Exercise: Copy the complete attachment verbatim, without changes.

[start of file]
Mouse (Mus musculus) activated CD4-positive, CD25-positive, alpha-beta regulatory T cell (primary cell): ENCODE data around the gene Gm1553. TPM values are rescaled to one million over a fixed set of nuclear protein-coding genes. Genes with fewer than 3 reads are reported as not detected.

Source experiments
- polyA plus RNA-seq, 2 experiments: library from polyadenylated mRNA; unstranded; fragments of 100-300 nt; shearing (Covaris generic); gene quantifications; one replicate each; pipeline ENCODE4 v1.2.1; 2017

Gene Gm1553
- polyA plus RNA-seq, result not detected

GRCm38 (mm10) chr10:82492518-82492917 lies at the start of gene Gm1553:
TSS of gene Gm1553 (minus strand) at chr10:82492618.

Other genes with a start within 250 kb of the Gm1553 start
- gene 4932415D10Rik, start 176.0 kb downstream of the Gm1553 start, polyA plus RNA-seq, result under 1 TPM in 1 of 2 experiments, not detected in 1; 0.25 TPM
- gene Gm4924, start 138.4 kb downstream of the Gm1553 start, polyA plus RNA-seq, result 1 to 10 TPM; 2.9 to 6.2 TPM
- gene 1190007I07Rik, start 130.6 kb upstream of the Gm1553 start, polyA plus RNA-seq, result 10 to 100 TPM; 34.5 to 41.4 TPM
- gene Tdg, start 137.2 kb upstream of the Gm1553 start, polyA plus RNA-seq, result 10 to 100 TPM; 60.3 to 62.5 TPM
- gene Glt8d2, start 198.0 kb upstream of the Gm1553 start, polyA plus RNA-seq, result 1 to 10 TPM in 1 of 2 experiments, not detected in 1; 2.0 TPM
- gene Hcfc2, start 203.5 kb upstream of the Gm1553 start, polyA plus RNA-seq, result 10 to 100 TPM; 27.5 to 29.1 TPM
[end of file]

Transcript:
Mouse (Mus musculus) activated CD4-positive, CD25-positive, alpha-beta regulatory T cell (primary cell): ENCODE data around the gene Gm1553. TPM values are rescaled to one million over a fixed set of nuclear protein-coding genes. Genes with fewer than 3 reads are reported as not detected.

Source experiments
- polyA plus RNA-seq, 2 experiments: library from polyadenylated mRNA; unstranded; fragments of 100-300 nt; shearing (Covaris generic); gene quantifications; one replicate each; pipeline ENCODE4 v1.2.1; 2017

Gene Gm1553
- polyA plus RNA-seq, result not detected

GRCm38 (mm10) chr10:82492518-82492917 lies at the start of gene Gm1553:
TSS of gene Gm1553 (minus strand) at chr10:82492618.

Other genes with a start within 250 kb of the Gm1553 start
- gene 4932415D10Rik, start 176.0 kb downstream of the Gm1553 start, polyA plus RNA-seq, result under 1 TPM in 1 of 2 experiments, not detected in 1; 0.25 TPM
- gene Gm4924, start 138.4 kb downstream of the Gm1553 start, polyA plus RNA-seq, result 1 to 10 TPM; 2.9 to 6.2 TPM
- gene 1190007I07Rik, start 130.6 kb upstream of the Gm1553 start, polyA plus RNA-seq, result 10 to 100 TPM; 34.5 to 41.4 TPM
- gene Tdg, start 137.2 kb upstream of the Gm1553 start, polyA plus RNA-seq, result 10 to 100 TPM; 60.3 to 62.5 TPM
- gene Glt8d2, start 198.0 kb upstream of the Gm1553 start, polyA plus RNA-seq, result 1 to 10 TPM in 1 of 2 experiments, not detected in 1; 2.0 TPM
- gene Hcfc2, start 203.5 kb upstream of the Gm1553 start, polyA plus RNA-seq, result 10 to 100 TPM; 27.5 to 29.1 TPM